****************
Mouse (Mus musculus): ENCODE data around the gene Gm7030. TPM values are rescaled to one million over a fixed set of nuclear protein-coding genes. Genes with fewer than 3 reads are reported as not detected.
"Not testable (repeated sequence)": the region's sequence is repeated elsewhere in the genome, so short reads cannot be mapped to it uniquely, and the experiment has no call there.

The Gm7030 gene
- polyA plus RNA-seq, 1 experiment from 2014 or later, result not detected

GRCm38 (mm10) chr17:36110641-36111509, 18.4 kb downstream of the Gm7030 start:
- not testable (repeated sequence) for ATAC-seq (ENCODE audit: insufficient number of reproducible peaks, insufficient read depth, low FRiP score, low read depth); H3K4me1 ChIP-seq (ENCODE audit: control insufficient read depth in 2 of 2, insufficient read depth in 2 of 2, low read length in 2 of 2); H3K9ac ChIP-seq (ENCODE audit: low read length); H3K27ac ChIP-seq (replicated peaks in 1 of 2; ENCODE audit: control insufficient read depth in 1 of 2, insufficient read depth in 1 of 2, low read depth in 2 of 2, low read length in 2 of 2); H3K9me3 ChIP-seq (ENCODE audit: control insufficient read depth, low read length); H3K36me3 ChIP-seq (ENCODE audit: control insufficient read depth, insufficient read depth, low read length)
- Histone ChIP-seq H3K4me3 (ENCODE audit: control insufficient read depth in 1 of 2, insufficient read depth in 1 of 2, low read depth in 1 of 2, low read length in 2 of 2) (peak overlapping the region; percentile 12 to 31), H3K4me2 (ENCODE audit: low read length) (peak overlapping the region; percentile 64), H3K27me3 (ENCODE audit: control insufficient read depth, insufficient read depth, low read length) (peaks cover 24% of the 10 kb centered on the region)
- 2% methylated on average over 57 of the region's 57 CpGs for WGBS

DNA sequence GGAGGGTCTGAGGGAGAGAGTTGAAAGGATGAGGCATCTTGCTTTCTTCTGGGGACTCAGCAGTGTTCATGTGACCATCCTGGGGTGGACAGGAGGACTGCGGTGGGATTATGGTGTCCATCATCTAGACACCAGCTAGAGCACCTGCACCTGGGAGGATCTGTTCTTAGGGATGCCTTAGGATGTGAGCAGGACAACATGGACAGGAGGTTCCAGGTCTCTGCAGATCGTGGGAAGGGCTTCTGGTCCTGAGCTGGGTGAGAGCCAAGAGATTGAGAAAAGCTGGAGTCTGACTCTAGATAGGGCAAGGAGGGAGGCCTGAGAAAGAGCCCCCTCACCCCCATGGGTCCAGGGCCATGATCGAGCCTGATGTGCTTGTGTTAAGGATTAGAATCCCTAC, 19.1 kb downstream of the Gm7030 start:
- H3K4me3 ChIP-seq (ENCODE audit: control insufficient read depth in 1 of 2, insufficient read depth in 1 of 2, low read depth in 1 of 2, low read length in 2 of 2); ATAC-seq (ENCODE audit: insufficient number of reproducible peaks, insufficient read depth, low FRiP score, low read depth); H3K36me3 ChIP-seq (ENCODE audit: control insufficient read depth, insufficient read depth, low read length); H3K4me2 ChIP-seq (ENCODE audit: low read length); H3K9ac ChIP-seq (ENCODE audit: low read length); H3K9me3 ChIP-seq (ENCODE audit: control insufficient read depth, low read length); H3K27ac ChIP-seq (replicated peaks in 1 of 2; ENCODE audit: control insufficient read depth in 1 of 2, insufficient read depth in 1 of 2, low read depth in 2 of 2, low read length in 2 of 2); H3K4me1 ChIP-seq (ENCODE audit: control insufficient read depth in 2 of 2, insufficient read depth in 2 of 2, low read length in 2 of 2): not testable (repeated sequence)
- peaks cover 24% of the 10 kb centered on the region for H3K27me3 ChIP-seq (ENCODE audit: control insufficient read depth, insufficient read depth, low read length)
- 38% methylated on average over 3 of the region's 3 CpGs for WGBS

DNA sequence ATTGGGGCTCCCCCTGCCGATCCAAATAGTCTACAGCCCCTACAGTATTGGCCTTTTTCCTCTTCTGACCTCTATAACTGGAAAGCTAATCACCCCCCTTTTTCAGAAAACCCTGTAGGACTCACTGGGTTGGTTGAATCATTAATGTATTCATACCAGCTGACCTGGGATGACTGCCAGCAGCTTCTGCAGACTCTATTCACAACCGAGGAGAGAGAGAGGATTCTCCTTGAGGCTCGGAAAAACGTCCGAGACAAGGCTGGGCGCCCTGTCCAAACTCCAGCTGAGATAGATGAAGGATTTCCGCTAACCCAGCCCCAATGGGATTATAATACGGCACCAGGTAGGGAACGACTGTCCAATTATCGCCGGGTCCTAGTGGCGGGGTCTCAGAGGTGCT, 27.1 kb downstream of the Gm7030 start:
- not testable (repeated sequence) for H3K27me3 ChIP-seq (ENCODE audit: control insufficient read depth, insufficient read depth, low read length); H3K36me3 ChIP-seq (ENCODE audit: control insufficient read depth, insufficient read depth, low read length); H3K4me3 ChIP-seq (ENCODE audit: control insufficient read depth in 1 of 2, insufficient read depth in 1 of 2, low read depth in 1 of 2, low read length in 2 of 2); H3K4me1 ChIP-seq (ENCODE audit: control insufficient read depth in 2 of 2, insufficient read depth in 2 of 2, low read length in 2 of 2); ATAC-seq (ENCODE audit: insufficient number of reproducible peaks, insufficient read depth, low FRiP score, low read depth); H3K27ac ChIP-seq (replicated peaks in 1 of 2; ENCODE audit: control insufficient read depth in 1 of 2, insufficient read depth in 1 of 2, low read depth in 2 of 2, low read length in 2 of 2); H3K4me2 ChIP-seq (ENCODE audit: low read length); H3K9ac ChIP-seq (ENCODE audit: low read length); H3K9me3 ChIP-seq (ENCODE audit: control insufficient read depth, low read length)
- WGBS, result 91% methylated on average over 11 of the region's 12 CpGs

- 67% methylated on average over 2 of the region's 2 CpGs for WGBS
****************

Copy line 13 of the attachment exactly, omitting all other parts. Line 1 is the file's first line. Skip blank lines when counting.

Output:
DNA sequence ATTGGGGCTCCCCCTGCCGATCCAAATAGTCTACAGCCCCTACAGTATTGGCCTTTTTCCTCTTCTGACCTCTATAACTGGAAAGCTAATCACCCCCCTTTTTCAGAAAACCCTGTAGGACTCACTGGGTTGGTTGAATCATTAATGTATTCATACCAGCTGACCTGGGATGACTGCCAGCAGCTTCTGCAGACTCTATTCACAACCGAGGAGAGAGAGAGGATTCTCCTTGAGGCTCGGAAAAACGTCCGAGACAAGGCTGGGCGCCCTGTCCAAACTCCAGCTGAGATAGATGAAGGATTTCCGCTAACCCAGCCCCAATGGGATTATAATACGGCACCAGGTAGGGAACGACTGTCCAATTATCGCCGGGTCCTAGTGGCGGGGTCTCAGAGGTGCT, 27.1 kb downstream of the Gm7030 start: